Monday, August 2, 2021

Yellow in Chinese Culture Is Very Significant

The color yellow in Chinese culture is very significant. It is believed that all Chinese people are the descendants of the “Yellow Emperor,” the birthplace of Chinese culture was the Loess Plateau, a country of windblown “yellow earth,” the cradle of Chinese culture was located on the “Yellow River,” and the descendants of the Yan Huang ethnic group were known as having “yellow skin.”

The first bend of the Yellow River, located in Tangke village Sichuan Province China.
The Yellow River basin was the cradle of Chinese civilization. (Image: via Dreamstime.com © Savvygogh)

These examples show that the color yellow in Chinese culture has been prominent since ancient times beginning from the reign of the Yellow Emperor in 2697 B.C. The Yellow Emperor is said to be one of the ancestors of the Yan Huang, the name of an ethnic group of ancient China that inhabited the Yellow River basin area. The Yan Huang were also said to be the origin of the Chinese people and the initiators of Chinese culture.

The Emperor of the Han Dynasty (206 B.C-A.D. 220) believed that after the Han inherited the system of the Qin Dynasty (221-206 B.C), this was due to the merits of the earth element. According to the theory of the five elements, earth surpasses water, and since yellow symbolized the earth element, yellow became an integral part of the Chinese culture. At that time, astrologers combined the theory of the five elements with the concept of the compass and said that the color yellow symbolizes earth as well as the center of the universe, cyan represents wood and symbolizes the east, red represents fire and symbolizes the south, white represents metal and symbolizes the west, and black represents water and symbolizes the north. Since the color yellow is in the center of the five elements, it is considered to be the color of neutrality. The color yellow in Chinese culture is above all other colors and is considered the noblest, therefore, it is also the color of the Emperor.

A Seated Portrait of Ming Emperor Taizu.
Yellow became the color of royalty very early in Chinese culture. (Image: wikimedia / CC0 1.0)

At that time, the court’s prime minister, as the assistant to the Emperor, was granted the “Golden Seal decorated with a Purple Silk Ribbon,” which was a symbol of the highest power below the Emperor and above all others. This established yellow and purple as supreme colors in traditional Chinese culture.

Yellow in Chinese culture: The Tang Dynasty

During the Tang Dynasty, yellow was used in all aspects of Chinese traditional culture and arts. In the Mogao Caves at Dunhuang, there are more than 10,000 precious murals, covering a total area of ​​more than 50,000 square meters. The colors of the murals differ depending on the period they were created. For example, during the Northern Wei period, red-brown accompanied by blue and black were the prominent colors. During the Tang Dynasty, yellow started to be the most used color in the murals and the resulting pictures were alluring and bright.

It was in the period of Emperor Gaozong of Tang that reddish-yellow could only be used by the emperor because it is the color of the sun. From then on, reddish-yellow was used exclusively for garments worn by emperors.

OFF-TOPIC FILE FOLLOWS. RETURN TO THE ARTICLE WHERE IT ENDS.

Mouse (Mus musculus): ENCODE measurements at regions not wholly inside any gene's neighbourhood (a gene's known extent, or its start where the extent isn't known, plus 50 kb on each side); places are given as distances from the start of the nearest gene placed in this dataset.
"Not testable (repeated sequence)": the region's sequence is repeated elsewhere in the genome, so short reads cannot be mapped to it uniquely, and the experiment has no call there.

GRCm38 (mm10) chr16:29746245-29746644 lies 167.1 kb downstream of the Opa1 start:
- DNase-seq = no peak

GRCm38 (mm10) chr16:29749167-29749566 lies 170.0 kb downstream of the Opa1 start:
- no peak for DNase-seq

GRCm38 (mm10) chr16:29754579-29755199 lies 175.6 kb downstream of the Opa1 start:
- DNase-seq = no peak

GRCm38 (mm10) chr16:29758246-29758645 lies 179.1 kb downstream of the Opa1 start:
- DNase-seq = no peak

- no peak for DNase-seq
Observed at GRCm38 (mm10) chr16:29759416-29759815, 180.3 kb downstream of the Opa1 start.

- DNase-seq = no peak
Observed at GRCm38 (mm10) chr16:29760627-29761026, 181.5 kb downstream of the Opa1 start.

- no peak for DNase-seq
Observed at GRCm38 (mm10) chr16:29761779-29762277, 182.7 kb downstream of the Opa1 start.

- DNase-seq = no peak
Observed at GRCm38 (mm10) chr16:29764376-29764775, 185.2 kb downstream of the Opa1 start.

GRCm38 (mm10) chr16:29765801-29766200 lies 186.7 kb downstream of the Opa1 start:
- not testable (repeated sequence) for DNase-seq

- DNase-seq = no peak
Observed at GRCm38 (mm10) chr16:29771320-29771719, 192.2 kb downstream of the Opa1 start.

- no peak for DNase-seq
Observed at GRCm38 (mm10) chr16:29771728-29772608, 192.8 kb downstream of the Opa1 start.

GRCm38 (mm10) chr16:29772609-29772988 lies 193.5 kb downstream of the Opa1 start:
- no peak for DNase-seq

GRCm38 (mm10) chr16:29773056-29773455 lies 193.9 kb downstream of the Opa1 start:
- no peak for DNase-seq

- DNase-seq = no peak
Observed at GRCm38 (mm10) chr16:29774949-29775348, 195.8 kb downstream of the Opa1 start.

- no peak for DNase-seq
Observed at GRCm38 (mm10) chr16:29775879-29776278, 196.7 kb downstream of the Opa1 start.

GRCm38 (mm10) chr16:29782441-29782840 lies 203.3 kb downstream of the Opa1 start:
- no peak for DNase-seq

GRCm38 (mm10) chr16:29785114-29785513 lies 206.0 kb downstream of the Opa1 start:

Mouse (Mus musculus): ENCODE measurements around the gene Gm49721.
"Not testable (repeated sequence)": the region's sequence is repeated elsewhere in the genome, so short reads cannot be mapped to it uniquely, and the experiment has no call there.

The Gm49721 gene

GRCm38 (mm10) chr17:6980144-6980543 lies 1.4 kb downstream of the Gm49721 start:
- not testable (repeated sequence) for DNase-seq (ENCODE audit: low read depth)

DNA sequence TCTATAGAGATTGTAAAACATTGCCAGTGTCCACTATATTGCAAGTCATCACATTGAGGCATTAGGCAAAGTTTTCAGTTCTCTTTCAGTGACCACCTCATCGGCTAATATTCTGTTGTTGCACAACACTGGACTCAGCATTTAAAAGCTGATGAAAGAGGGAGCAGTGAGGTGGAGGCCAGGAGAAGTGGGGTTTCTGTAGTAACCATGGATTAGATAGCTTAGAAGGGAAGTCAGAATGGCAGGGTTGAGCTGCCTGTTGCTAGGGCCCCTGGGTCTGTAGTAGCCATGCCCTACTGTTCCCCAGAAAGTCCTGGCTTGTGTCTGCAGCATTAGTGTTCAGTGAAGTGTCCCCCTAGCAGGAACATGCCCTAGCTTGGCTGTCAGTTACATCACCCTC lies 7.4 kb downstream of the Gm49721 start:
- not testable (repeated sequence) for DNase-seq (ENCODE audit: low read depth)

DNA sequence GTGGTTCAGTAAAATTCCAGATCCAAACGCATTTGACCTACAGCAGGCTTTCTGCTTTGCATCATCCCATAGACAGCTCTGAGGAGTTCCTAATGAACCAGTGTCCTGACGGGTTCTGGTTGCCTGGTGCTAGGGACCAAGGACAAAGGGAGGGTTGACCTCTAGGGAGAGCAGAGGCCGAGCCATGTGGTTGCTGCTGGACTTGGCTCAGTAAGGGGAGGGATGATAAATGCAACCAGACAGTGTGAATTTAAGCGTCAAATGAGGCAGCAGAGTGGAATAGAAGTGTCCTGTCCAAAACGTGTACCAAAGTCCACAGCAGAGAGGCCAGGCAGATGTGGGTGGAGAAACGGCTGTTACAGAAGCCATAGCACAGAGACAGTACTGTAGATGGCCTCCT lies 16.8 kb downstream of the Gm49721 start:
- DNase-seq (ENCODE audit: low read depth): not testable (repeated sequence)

During the Ming and Qing dynasties when Beijing became the capital, yellow became the exclusive color of the imperial family; ordinary people were not allowed to wear yellow. The “Ninth Five-Year Lord” of the Qing Dynasty wore a yellow robe, his vehicle was called the yellow cart, his path was called the yellow road, yellow flags were used during his travels, and his official seals were wrapped with yellow material. Yellow became the symbol of power.

View of Shouhuang Palace in Jingshan Park - Beijing, China.
Yellow tile roofs can still be seen from Jinshan Park. (Image: via Dreamstime.com © Leonid Andronov)

Only members of the imperial family and their relatives could live in houses with red walls and yellow glazed tile roofs, while houses of ordinary people could only have green walls and green tile roofs. Even today, when viewing from Jingshan’s summit overlooking the Forbidden City, you can see the yellow glazed tile roofs.

Furthermore, yellow was the most commonly used color in Buddhist schools. The Buddha’s figure was called a “golden body,” and temples that used the color yellow were called “golden temples.” Robes worn by monks were yellow, and the Buddha figurines were gilded to show their nobility. The Chinese people believe that the color yellow comes from the skies and has been considered to be the color of Heaven since ancient times. According to traditional Chinese culture, Heaven represented the highest level of the Gods. The reason why the emperor was able to rule his empire on earth was due to the honor granted by Heaven.

Translated by Chua BC

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David Jirard
David was born in the Midwestern section of the U.S. during the turbulent sixties. At an early age he took an interest in music and during high school and college played lead guitar for various local bands. After graduating with a B.A. in Psychology, he left the local music scene to work on a road crew installing fiber optic cable on telephone poles in various cities. After having to climb up a rotted pole surrounded by fencing, he turned to the world of I.T. where he now shares laughter with his wife and tends to his beehives in between writing articles on Chinese culture and social issues.
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